‘Johnny English Reborn’ blunders on to UK Region free Blu-ray with a good looking 1080p VC-1 encoded transfer, framed in the widescreen 2.40:1 aspect ratio. Coming from a very recent source, the image is free from any dirt, dust or print damage – which is only to be expected. There’s little or no film grain on show here and the film is generally very well lit. We get fairly realistic pale British skin tones in a mostly pastel palette. Contrast is good throughout and blacks are black. The image is sharp without appearing clinical. It could never be claimed that it has ‘3D pop’, but it does look rather good. A nice transfer of a modern movie.
The audio on ‘Johnny English Reborn’ comes in the DTS-HD MA 5.1 flavour and the opening Tibetan monastery scenes have a wide spaciousness to them. Surround is used to good effect with atmospherics and discrete effects like the odd explosion, bullet or directional thud. There is sufficient delivery to the subwoofer to add depth to the audio and a solidity to explosions. Dialogue is crystal clear throughout, although it doesn’t help the script a great deal.
The main stereo pair comes alive with the slightly Bondian score from time to time.
It’s a nice, modern mix which has its moments but don’t go expecting anything like a blockbuster soundtrack.
Commentary - Director Oliver Parker and Screenwriter Hamish McColl cover all the bases including casting, the storyline, the gadgets and the car. There are a few gaps, but they supply quite a lot of background information to the production.
Deleted/Extended Scenes with Intros by Director Oliver Parker (HD, 39 mins) - Olly Parker explains, in a rather stilted way, some of the intentions of the 17 scenes and why they were cut. He seems like a sensible guy, so why wasn’t it funnier? Some of these scenes would have made it better – like the crèche at MI7. The scene where English attempts to chat up his new boss (unknowingly) then asks her to get him a tea is good. His Mandarin translation is amusing. The Semtex gum scene actually made me laugh out loud. The Rolls chase is cool and fun. The addition to the wheelchair chase is good. Screw the movie – watch the deleted scenes.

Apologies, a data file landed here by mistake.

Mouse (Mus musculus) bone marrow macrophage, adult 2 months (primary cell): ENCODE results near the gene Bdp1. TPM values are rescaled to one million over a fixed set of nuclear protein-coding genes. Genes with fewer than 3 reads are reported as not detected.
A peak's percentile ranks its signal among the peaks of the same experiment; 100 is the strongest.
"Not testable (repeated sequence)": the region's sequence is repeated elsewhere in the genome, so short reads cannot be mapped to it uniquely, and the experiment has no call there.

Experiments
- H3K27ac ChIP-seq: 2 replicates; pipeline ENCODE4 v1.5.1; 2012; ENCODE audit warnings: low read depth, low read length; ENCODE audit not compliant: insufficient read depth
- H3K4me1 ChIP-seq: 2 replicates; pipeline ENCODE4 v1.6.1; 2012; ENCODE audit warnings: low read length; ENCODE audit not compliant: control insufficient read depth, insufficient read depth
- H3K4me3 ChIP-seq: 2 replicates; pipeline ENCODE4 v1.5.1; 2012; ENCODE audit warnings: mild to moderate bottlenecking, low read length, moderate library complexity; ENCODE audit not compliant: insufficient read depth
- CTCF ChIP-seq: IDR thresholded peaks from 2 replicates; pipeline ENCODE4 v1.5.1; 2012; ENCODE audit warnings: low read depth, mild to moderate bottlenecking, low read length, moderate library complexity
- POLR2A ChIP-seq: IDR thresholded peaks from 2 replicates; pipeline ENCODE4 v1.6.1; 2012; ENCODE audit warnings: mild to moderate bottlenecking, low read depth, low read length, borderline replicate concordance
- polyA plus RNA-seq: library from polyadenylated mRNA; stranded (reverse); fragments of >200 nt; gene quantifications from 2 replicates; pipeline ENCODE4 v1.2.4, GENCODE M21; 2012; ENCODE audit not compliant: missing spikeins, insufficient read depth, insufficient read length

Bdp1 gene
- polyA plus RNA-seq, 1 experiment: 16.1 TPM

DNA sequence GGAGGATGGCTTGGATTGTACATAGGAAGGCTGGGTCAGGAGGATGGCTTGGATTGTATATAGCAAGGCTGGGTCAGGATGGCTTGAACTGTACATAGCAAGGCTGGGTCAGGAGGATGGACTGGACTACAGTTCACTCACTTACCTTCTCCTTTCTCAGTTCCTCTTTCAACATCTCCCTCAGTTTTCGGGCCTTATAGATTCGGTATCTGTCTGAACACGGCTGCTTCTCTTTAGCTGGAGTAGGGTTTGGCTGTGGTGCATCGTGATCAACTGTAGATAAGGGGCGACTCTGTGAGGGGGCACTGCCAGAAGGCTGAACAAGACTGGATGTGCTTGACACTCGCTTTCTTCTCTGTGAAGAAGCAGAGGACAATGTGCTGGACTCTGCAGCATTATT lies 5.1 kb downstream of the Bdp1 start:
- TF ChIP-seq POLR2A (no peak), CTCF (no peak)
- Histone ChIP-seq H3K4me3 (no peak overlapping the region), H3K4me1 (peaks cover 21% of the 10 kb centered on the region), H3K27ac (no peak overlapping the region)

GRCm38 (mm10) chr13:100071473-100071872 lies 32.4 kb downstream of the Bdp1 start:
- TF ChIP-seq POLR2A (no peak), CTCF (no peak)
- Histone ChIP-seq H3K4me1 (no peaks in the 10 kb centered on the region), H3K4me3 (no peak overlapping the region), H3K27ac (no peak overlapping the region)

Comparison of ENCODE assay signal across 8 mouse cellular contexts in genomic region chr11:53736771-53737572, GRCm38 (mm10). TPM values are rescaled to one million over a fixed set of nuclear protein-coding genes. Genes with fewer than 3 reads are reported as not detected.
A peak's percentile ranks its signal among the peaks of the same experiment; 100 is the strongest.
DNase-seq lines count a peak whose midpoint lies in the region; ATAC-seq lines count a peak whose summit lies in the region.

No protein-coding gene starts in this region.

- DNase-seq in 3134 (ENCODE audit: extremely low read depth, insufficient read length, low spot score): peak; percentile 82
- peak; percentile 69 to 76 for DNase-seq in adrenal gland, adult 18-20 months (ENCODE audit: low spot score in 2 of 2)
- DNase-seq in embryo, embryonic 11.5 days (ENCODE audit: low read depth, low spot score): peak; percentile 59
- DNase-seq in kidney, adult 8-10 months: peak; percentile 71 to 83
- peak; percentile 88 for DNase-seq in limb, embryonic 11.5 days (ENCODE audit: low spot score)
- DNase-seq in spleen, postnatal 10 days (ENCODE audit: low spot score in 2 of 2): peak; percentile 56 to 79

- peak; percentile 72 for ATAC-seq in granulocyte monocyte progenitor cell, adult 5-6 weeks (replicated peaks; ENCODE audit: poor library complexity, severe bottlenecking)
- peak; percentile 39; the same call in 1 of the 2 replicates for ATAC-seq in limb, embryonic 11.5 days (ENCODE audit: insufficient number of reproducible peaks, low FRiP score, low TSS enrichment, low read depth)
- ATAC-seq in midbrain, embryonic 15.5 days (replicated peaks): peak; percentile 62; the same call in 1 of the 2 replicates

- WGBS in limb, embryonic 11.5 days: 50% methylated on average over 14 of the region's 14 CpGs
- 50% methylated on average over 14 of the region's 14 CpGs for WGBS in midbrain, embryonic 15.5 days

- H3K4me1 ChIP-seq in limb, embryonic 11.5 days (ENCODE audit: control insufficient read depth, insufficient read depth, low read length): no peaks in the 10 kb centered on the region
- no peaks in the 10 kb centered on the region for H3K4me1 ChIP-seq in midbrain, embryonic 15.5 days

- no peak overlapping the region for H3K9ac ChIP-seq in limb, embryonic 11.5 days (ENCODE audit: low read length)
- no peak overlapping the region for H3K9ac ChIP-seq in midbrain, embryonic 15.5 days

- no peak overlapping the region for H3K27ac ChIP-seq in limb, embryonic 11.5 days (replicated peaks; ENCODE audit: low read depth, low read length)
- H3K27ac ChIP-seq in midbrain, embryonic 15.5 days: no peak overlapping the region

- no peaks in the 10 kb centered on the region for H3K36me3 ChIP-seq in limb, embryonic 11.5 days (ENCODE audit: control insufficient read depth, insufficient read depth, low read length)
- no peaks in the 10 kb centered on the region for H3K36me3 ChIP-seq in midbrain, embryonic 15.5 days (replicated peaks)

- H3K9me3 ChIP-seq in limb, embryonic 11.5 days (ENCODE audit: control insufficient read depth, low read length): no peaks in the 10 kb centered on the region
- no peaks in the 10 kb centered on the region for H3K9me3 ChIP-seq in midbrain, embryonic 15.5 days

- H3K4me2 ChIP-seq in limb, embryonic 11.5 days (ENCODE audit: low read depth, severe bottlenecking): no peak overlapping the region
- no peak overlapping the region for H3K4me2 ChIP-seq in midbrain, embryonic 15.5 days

Gag reel (HD, 2mins 29 secs) - The usual selection of fluffed lines, breaking props and giggling.
The English Files: The Making of ‘Johnny English Reborn’ (HD, 25 mins) - There’s quite a lot of input from Rowan Atkinson and director Olly Parker in this featurette. They basically tell the tale and explain why things were done as they were. The Production Designer’s piece is interesting on locations and set design.
Working with Rowan (HD, 4 mins) - Everyone expresses their undying admiration for Rowan Atkinson.
Gadgets (HD, 3 mins) - A look at the gadgets including the Rolls Royce with a real V16 engine and the golf caddy with fitted Gatling gun.
English in Hong Kong (HD, 5 mins) - A look at the location shooting that was done in Hong Kong.
The Wheelchair Chase (HD, 5 mins) - The design of the wheelchair fitted with a go-cart engine as well as the preparation for the stunt work is covered here.
‘Johnny English Reborn’ lurches on to UK Region free Blu-ray with a good looking 1080p VC-1 encoded transfer, framed in the widescreen 2.40:1 aspect ratio. The image is spotlessly clean, coming from a recent source. Realistic British skin tones and a mostly pastel palette combine with good contrast to provide a visually appealing picture.
The DTS-HD MA 5.1 soundtrack offers crisp dialogue and good use of surrounds for atmospheric and discrete effects while the subwoofer adds some oomph to the proceedings.
A decent ‘Making of’ featurette and a brace of bite sized chunks on the gadgets, locations and wheelchair chase make for some nice behind the scenes viewing. The commentary from Director Oliver Parker and Writer Hamish McColl adds to the package.
The movie itself has the best of intentions but lacks the magic spark that would set light to the comedy fire. Bungling British Agent Johnny English returns to MI-7 after getting his head together in a Tibetan monastery to investigate a terrorist organisation known as ‘Vortex’. Rowan Atkinson, Gillian Anderson, Daniel Kaluuya and Rosamund Pike battle with a lack lustre script and uneven direction. Disappointing but faintly amusing though short on real belly laughs.
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